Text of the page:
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A note on MacFUSE Core version numbers
Updated Feb 4, 2010 by

MacFUSE Core Version Number Format

When a new MacFUSE Core release occurs, separate installer disk images are available for Mac OS X 10.4 ("Tiger") and 10.5 ("Leopard"). MacFUSE Core releases have version numbers of the form x.y.z, where you can think of x.y as the release number, and z as the "Tiger"/"Leopard" differentiator. z is always 0 (smaller) for "Tiger" and 1 (greater) for "Leopard".

For example, MacFUSE Core release 1.1 would have a "full" version number 1.1.0 for "Tiger" and 1.1.1 for "Leopard".

You might be curious as to why I'm doing this differentiation. Perhaps I'll explain some other time. However, I'd strongly advise both developers and users of MacFUSE to not depend on this "format" being permanent.

Note that regardless of the version numbers, the installer packages wouldn't install on the "wrong" operating system.

Determining MacFUSE Core Version

There are several ways to know which MacFUSE version you have available, both as a file system developer and an end user.

Call a Function in the User-Space Library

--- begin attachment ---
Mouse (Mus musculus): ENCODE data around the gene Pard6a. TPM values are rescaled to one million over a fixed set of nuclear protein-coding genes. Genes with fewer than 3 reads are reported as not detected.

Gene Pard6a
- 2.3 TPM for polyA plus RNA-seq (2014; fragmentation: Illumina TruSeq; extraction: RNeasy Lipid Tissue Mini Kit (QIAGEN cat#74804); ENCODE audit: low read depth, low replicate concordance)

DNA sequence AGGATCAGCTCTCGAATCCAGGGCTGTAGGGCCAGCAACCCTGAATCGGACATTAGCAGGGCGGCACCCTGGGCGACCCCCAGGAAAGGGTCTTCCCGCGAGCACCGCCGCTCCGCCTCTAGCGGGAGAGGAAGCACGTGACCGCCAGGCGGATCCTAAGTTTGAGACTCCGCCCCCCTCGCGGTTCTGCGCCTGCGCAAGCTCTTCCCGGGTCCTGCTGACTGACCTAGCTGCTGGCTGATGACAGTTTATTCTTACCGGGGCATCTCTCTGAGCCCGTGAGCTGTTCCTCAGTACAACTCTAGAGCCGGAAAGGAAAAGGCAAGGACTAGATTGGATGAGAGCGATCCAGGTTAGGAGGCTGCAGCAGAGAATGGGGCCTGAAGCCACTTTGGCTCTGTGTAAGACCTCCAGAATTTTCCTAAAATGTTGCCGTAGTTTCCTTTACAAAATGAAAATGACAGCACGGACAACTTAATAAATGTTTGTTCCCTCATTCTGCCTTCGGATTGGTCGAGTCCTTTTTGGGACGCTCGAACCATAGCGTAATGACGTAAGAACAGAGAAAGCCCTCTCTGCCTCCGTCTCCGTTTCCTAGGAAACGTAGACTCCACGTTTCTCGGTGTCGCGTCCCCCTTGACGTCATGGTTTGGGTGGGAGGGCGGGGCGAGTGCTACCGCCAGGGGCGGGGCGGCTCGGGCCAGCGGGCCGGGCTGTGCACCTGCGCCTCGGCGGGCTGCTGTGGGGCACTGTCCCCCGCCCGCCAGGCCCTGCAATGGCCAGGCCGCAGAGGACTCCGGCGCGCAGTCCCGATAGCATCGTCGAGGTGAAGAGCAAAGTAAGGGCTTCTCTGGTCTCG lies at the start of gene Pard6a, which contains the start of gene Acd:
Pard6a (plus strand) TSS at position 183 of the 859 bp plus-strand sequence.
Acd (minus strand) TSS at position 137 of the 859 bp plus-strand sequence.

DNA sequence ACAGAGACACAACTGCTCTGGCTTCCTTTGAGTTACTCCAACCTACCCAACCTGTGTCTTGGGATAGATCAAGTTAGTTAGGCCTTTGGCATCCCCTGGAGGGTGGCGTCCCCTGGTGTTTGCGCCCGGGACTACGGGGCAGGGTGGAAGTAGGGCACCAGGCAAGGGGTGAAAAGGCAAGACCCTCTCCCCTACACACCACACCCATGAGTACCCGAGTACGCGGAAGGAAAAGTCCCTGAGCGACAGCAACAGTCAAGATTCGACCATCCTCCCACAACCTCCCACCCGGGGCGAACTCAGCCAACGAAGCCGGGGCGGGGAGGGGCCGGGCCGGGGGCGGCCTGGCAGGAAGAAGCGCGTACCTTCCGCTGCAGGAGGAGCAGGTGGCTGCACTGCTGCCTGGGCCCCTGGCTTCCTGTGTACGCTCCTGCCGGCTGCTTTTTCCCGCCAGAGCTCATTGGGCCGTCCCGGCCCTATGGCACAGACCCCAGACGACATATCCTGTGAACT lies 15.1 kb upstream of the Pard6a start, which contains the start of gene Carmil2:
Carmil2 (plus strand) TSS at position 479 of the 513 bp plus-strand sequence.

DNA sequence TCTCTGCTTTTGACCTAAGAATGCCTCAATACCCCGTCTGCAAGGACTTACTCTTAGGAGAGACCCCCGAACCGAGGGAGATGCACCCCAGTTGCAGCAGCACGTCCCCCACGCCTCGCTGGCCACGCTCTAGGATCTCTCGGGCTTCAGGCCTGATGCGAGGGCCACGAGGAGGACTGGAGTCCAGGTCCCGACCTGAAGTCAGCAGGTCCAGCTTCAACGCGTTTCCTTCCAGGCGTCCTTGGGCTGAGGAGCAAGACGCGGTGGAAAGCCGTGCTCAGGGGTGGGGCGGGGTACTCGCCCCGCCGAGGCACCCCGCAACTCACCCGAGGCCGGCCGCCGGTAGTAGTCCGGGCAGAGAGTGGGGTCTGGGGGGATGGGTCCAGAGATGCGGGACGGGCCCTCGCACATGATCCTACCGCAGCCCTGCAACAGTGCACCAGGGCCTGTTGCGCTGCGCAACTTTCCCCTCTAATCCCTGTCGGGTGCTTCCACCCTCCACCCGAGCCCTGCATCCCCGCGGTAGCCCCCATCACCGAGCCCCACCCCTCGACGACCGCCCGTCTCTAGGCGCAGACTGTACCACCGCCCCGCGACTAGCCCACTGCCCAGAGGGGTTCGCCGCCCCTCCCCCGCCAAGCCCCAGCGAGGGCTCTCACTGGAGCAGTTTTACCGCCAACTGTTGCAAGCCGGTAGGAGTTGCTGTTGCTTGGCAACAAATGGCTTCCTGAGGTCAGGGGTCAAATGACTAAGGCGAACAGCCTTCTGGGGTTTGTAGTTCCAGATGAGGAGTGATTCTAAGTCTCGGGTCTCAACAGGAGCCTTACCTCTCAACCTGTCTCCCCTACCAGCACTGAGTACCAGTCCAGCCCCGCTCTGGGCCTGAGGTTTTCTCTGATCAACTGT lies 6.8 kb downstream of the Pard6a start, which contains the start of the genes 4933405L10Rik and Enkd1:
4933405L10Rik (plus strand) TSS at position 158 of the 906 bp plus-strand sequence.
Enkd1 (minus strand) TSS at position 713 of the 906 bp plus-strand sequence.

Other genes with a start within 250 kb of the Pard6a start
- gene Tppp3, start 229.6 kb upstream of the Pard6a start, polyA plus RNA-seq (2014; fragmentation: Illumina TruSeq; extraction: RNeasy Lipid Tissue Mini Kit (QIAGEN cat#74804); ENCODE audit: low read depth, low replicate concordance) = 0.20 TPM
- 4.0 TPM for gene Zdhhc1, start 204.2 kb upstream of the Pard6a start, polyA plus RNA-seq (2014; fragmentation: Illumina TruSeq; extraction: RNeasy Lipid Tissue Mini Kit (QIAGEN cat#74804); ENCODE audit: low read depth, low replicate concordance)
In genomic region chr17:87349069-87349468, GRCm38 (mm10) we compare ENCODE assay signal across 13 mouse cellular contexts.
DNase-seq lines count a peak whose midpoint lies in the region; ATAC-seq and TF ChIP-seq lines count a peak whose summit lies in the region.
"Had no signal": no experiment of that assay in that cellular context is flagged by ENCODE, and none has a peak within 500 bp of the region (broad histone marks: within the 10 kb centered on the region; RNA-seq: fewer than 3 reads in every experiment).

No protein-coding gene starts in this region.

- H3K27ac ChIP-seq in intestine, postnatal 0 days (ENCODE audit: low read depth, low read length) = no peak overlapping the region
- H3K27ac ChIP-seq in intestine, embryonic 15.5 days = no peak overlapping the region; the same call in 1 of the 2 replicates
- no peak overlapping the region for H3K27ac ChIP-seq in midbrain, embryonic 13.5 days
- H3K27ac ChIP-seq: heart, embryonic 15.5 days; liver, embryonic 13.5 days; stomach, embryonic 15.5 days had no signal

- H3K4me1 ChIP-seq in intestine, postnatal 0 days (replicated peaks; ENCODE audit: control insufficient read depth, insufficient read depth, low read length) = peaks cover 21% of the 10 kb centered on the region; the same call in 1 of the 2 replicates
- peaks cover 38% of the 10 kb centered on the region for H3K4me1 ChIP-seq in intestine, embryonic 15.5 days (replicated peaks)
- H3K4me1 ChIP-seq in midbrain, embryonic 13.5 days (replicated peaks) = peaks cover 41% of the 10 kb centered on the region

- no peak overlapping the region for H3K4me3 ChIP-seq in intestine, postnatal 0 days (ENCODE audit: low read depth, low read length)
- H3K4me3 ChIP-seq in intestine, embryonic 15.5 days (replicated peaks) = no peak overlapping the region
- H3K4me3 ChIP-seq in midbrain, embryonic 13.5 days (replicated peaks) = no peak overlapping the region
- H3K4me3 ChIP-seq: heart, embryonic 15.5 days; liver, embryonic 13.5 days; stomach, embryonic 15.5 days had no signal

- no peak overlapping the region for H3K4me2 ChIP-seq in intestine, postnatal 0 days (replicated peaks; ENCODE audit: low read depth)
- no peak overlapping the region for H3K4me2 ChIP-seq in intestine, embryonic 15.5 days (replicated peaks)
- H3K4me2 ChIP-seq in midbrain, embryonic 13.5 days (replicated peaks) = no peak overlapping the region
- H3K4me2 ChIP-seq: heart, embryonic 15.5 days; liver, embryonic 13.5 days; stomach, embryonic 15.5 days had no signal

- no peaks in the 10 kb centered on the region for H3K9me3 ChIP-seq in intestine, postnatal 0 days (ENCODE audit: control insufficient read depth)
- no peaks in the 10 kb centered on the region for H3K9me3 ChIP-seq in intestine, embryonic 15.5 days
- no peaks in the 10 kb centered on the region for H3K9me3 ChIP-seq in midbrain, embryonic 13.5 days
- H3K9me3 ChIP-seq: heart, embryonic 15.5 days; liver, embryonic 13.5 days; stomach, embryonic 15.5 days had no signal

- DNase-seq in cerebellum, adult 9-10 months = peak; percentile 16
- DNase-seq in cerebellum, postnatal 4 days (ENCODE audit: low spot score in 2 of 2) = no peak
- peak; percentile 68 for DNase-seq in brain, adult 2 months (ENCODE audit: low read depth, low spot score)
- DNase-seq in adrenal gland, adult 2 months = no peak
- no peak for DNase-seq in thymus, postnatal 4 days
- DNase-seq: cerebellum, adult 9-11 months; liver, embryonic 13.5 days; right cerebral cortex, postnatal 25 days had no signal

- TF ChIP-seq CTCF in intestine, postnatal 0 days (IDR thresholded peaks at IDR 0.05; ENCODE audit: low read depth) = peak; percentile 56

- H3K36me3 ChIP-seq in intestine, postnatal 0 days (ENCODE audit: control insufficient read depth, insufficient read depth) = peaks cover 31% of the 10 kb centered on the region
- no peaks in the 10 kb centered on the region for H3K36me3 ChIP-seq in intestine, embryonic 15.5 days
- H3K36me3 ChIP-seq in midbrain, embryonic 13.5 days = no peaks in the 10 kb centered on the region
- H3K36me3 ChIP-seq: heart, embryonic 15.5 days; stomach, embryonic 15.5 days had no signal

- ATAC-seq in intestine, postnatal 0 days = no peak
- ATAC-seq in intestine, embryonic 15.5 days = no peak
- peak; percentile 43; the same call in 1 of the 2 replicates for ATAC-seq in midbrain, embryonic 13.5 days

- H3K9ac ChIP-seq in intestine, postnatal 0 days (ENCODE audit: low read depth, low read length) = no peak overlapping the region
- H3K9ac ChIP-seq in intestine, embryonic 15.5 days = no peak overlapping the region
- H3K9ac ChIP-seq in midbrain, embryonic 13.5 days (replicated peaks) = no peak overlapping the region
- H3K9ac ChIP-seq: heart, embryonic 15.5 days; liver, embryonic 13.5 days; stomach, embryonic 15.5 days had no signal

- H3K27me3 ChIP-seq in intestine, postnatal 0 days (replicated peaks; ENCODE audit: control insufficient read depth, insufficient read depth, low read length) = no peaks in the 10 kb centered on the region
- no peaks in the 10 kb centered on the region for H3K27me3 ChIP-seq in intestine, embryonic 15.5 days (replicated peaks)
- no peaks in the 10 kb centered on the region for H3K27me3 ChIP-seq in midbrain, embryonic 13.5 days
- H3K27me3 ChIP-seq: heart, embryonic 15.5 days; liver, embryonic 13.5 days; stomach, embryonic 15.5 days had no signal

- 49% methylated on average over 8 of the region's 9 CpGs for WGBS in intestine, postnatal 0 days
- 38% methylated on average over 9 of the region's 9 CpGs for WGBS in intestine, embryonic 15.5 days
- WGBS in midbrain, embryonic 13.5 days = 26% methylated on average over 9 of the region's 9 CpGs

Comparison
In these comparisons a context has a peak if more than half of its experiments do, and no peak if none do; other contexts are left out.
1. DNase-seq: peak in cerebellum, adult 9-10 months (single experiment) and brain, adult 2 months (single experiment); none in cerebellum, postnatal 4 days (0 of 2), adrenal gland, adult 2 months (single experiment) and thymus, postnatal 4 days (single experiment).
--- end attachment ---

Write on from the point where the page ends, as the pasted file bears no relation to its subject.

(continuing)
If you are a file system developer, you can call the following function that's provided by the user-space MacFUSE library. It will return a version string of the aforementioned form x.y.z.

#include <fuse_darwin.h>

const char *macfuse_version(void);

Run the mount_fusefs Program

You can run the mount_fusefs command-line program, a MacFUSE Core component, to determine the version of the MacFUSE Core suite it's part of. mount_fusefs resides in the Support subdirectory of the fusefs.fs file system bundle, which lives under /Library/Filesystems/ on "Leopard" and /System/Library/Filesystems on "Tiger". Note the use of the environment variable MOUNT_FUSEFS_CALL_BY_LIB.

$ MOUNT_FUSEFS_CALL_BY_LIB=1 /Library/Filesystems/fusefs.fs/Support/mount_fusefs --version 
MacFUSE mount version 1.1.1

Run defaults

The MacFUSE Core file system bundle contains the version number in its Info.plist file. So does the MacFUSE kernel extension. You can retrieve the version number from there using, say, the defaults command, or through an equivalent Core Foundation API function.

# Command line
$ defaults read /Library/Filesystems/fusefs.fs/Contents/Info CFBundleVersion 

Use sysctl

You can also query the version of the MacFUSE kernel extension, both within your own code and through a command-line program. Note that both the user-space library and the kernel extension share the same version number. However, this approach works only if the kernel extension is loaded at the time you query. Since the kernel extension is dynamically loaded as needed, this is not a foolproof technique to determine if you have a certain version of MacFUSE Core available (or if you have it even installed). The following is an example of using the sysctl command to retrieve this information.

# Command line
$ sysctl macfuse.version
macfuse.version.api_major: 7
macfuse.version.api_minor: 8
macfuse.version.number: 1.1.1
macfuse.version.string: 1.1.1, Nov  6 2007, 15:37:11

You could also use sysctlbyname(3) to retrieve this information at runtime (not recommended).

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